Since this joint is only 7 tracks long I'm gonna do the review like this: review my two favorite tracks. The "Santeria" instrumental is probably my favorite. But the second I heard it, I had a moment of déjà vu. After some OCD investigating I was able to crack the case. "Santeria" samples Soul Mann & the Brothers' "Bumpy's Lament", from the SHAFT album. Lil' Kim sampled the same instrumental on her Hard Core track, "Drugs". The Clipse used that Lil' Kim instrumental for the track "Ultimate Flow", on their mixtape We Got It 4 Cheap, Vol. 2. Boom. Case cracked (ha, that's just a taste of what my brain be like when I get lost in Hip Hop). "Santeria" is a very vulnerable and introspective track from Push. At the core, it is Push talking to his slain road manager De'Von “Day Day” Pickett. De'Von was the one who made sure everything ran like clockwork on tours. Push also says that he is the one that made sure all tour members said a prayer before each show. All lose of life is tragic, but when someone is taken before their time it leaves a stronger imprint on those who are still present. This track gives us vivid bars that paint images of anger, vengeance, pain, and sadness. The word Santeria literally means "worship of saints". This Afro-Cuban religion was born out of the slave trade era. Parts of this religion believe in communicating with ancestors/deities through trance, animal sacrifice, and sacred drumming/dance. With this song, Pusha T is communicating with another "saint" of his. You throw in a choir-type "hook" (more of a refrain) in Spanish, and you got one of Pusha T's best songs. Ever.
"Infrared", the final track on the minimal album is chock full of metaphors and double entendres. But I know y'all just want me to talk about that Pusha T/Drake beef. Here's the breakdown. In 2006, The Clipse released Hell Hath No Fury and the track "Mr. Me Too". The duo claimed it wasn't aimed at anyone specific, but Lil Wayne felt otherwise. Inception. In 2012 Push dropped the single "Exodus 23:1". This was his "I don't kill soloists, only kill squads" track that went IN on the whole YMCMB camp. This time openly directed at Wayne, but this time at Drake as well. Wayne hit back hard with..some tweets. But after that, Wayne responded directly with "Goulish". I know I'm biased, but that joint was meh. Drake jumped in the beef with a few subliminals on "Tuscan Leather" (off of 2013's Nothing Was The Same). In 2016 Push replied with a few bars on the "H.G.T.V." track. Later that year Drake came direct at Push (and Kid Cudi) with "Two Birds, One Stone". Enter Daytona, and "Infrared". Push said this was his direct reply to "Two Birds". Push went at Drake addressing the fact that he uses a ghostwriter, Wayne's record deal, and Baby/Birdman stealing money from his YMCMB artists. Drake replied with "Duppy Freestyle". I ain't gonna lie, I was impressed. This was a Pusha T/Kanye diss (but mostly Kanye?) that went at Pusha T's credibility as an ex-drug dealer, that brought up Pusha T's fiance (in my Jay-Z "Takeover" voice: NO!) and that Drake feels Push is washed up and can only sell more records if Drake's name is attached to it (and of course a bunch of Kanye stuff). Push came back with Jay-Z's "The Story of O.J." instrumental in the form of "The Story of Adidon". Push GOES HARD (pause?) addressing Drake's alleged child with a porn star, Drake's mother and father, his upcoming Adidas deal (which was going to be named "Adidon", after his son Adonis), his producer Noah “40” Shebiband's MS, and Birdman again. Drake apparently has another diss track ready that would "end Kanye", but OG mogul J Prince stepped in to make sure this was as far as this beef went. Not gonna lie, I was definitely one of the people that wanted this to keep going on wax. I could list an impressive number of beefs that "went too far" lyrically to make my case, but as of today this seems like the end of this installment of Drake v Push.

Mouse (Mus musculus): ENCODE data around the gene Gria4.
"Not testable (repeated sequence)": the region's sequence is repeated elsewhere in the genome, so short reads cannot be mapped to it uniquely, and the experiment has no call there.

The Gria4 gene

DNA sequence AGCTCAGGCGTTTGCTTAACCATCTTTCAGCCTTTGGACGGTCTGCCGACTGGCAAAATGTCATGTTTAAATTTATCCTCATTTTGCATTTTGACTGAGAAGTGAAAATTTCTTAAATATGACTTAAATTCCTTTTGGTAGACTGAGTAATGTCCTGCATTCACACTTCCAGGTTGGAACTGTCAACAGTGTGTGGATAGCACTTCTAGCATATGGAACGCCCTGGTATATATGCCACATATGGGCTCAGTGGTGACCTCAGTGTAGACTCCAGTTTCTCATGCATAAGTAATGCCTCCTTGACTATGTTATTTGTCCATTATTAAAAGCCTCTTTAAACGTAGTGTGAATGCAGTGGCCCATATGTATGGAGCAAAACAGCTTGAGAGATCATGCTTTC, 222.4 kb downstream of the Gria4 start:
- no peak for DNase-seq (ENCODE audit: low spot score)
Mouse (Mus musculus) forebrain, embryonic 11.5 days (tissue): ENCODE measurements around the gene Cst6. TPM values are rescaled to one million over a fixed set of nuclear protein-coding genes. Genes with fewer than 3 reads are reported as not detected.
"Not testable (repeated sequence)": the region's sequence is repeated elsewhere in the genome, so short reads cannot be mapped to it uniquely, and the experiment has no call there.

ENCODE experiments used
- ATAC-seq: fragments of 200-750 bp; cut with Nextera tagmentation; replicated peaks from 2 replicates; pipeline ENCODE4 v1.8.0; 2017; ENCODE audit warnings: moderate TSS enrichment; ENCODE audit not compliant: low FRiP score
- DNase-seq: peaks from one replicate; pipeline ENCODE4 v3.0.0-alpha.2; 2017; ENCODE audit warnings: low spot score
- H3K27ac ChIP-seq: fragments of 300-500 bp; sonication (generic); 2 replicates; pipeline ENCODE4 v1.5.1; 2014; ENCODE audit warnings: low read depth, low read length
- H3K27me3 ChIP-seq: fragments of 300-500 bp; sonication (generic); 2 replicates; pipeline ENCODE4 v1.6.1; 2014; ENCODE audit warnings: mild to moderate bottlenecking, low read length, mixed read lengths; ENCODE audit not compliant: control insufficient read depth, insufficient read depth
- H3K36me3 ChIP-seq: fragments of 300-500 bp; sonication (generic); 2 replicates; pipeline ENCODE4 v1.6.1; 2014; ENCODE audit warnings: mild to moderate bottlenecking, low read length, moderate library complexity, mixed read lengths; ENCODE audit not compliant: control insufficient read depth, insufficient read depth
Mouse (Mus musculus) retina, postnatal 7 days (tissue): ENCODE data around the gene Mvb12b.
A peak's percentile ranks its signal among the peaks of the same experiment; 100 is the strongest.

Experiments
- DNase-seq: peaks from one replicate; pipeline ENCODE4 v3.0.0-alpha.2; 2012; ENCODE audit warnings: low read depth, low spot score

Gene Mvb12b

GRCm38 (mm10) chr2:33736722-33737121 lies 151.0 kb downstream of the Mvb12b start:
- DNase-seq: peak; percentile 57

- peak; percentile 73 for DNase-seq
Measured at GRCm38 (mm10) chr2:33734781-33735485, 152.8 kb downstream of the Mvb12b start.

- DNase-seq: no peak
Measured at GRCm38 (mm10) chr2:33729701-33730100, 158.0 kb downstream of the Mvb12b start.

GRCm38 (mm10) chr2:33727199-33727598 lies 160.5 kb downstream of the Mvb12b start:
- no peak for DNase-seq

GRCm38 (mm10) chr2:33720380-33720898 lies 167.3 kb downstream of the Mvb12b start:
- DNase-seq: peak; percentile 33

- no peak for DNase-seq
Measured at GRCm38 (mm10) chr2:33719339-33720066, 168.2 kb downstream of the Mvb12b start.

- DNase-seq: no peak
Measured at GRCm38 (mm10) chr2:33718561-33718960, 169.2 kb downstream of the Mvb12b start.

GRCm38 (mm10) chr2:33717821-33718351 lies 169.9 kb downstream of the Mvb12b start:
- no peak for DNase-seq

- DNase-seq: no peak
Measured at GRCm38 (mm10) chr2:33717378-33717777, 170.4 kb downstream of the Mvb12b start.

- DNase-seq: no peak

Since May 25th (Daytona's release), the GOOD Music collective has had a hand in FIVE albums dropping every Friday. Push was the front runner, followed by Kanye's 8th solo album, a Kanye/Kid Cudi album, Nas' 12th solo album (if you count The Lost Tapes), and Teyana Taylor's second LP KTSE. Since Kanye is taking the lead on all production, it was his decision to make all the albums 7 tracks long. I heard an eight track (Psycho?) was cut last minute. Personally, I think Push has great success with 10-12 track albums (both his solo albums were that). So I would have preferred to have a few more tracks on the Daytona album. That being said, IF you are going to gives a petit four (Google it) it better be flawless. Overall this is top shelf Push. And while I still believe this "new Kanye" is who he is now, I have to give him a tip of the hat for production. Just the production. You can tell when there is a truly collaborative effort on a project. And this is one of them. I've literally had the album on repeat three times in a row and you can't feel a break in the flow of the album. Push is who he is. VA been known, but its up to the rest of Hip Hop to see where they will rank him among the kingpin spitters. Y'all already know where he at with us. VA stand ALL THE WAY up.
Peep the "Ultimate Flow" track, "Exodus 23:1" video, and "The Story of Adidon" track below. Couldn't find that free YouTube joint this time. Matter of fact, go support it for real. Joint was like less than $10.